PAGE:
Saturday, August 3, 2013

Colostrum Maintains Testosterone, Cortisol and Heart Rate Recovery, Where Whey Fails - During a Five Day Cycling Event With 10 Highly Trained Male Road Cyclists

Legal gear fresh from the udder? If it works for cyclist, it must be real ;-)
Some of you will probably remember the corresponding installment of "Ask Dr. Andro" from 2011 that dealt with the question whether colostrum and milk products in general are healthy muscle builders, a waste of money or toxic waste (read more). If you do, you will also remember that my review of the literature did support the general benefits of milk proteins, but it did not provide significant evidence that benefits that have been observed in the few existing studies on the ergogenic value of colostrum could not be achieved by whey and/or casein proteins as well. Now, the latest study from the University of Queensland appears to suggest that just this could yet in fact be the case (Shing. 2013) - at least if the outcome measures are the salivary testosterone concentration and modulated autonomic activity over consecutive days of competitive cycling.

10g of whey vs. 10g of cholostrum "isolate"

The scientists from the School of Human Movement Studies recruited 10 highly trained cyclists with an average age of 22.5y and a body weight of ~70kg and put them on two different supplemental protocols
  • the control group received consumed 10g whey protein concentrate (“Alacen® 80” Fonterra Co-op Group Limited, Auck- land, New Zealand) per day 
  • the colostrum group consumed 10 g Intact® bovine CPC (Numico Research Australia Pty Ltd, South Australia) per day
Neeldess to say, both supplements were isocaloric, packed in identical sachets to and had to be used for the same timespan, which were the 8 weeks prior to and the whole five days of the cycle race that was used as the litmus test for the efficacy of the supplementation regimen.

Colostrum muscle builder or murky allergen (learn more)?
In that it, may be worth adding that the cyclists consumed the in the morning mixed with 50 mL of water and 100 mL of skim milk and that the scientists picked Intact® CPC 3-6, 14 as their colostrum supplement of choice, because the various available products vary largely in their amino acid and protein content. Therefore it appeared sensible to use the same brands that have been used in previous studies, as well. According to Shing et al. Intact® is a standardized, low heat  treated, low fat, low lactose colostrum powder containing 20%  IgG that retains both casein and whey proteins (just as a side note: there was no sponsorship involved in the study, although the brand names may suggests otherwise).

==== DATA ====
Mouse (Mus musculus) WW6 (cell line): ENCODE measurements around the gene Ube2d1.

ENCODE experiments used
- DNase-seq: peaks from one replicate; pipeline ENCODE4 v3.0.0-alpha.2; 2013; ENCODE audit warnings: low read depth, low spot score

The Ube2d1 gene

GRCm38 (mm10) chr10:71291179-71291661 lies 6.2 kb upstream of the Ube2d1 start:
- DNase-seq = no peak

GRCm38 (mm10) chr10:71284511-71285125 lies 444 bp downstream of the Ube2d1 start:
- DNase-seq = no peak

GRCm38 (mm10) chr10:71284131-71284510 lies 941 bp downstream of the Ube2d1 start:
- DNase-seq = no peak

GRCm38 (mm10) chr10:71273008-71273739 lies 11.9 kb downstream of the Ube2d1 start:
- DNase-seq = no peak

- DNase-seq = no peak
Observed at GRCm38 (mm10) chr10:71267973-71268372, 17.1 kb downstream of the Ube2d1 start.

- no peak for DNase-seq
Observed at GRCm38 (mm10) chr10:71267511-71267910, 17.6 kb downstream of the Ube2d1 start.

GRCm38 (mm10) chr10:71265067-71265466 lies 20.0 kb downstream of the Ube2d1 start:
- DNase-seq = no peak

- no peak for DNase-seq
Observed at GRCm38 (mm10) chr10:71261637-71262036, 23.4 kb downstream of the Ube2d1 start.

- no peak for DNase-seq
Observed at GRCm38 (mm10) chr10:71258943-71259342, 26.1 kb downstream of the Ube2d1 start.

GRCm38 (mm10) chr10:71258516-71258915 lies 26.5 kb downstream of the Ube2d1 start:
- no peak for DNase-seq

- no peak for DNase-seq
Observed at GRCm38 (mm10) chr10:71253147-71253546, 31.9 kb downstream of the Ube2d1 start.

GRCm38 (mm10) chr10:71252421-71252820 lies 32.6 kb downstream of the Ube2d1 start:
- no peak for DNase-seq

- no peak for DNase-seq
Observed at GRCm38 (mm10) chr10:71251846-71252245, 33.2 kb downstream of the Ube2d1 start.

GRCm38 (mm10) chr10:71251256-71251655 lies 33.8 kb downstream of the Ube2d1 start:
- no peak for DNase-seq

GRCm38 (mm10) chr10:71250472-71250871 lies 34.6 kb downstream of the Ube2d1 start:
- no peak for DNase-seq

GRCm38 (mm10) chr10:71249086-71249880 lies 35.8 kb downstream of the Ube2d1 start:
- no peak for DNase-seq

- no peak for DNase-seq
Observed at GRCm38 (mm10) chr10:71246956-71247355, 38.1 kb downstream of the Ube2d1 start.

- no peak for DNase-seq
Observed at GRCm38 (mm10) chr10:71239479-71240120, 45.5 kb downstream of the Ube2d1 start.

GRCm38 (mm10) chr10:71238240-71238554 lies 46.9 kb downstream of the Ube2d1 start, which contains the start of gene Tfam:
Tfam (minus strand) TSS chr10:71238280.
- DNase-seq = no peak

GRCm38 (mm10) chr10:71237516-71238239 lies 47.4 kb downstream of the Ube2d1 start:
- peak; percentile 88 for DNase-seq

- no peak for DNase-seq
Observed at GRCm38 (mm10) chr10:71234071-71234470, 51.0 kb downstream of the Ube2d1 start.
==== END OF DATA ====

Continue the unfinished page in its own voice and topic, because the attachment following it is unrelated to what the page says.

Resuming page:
Aside from the objectively measurable saliva responses, the scientists had the participants fill diet and training, as well as illness logs. The latter reflects the hypothesis that the IgG content in the colostrum would strengthen the immune system of the cyclists and should thus result in lowered infection rates. With two vs. four illnesses in the whole study period the differences between the colostrum (2 illnesses) and the whey group were yet statistically not significant.
Figure 1: Change in heart rate recovery (left), salivary testosterone and cortisol levels (right) during the 5-day cycling event (Shing. 2013)
Much contrary to whey group, where the naturally cyclic testosterone rhythm is completely lost and the cortisol rhythm attenuated, both remained intact in the colostrum group. This goes hand in hand with the loss of heart rate variability in the whey control and the increases of the parameter in the colostrum group. Both results in conjunction with the smaller reduction in vigor and the ameliorated change in fatigue in the colostrum group clearly suggest that the cyclists in the whey group were already parasympathetically overtrained, while the stress reducing effects colostrum kept the cyclists in the active arm from falling into the same trap.

For short time-trials sodium bicarbonate may be the supp of choice (learn more).
Bottom line: The scientists state it in their conclusion "the number of participants in this pilot study was small", too small for my liking, so that it is - as a standalone - simply not enough to prove anything.

The scientists are yet right that "the present data support the potential for bovine CPC supplementation to maintain testosterone concentrations and influence heart rate variability response" in a training regimen that is notorious for its negative impact on the central nervous system and the HPTA. "Support" and "potential" - not more, but not less either.

  • Shing CM, Peake JM, Suzuki K, Jenkins DG, Coombes JS. A pilot study: bovine colostrum supplementation and hormonal and autonomic responses to competitive cycling. J Sports Med Phys Fitness. 2013 Oct;53(5):490-501.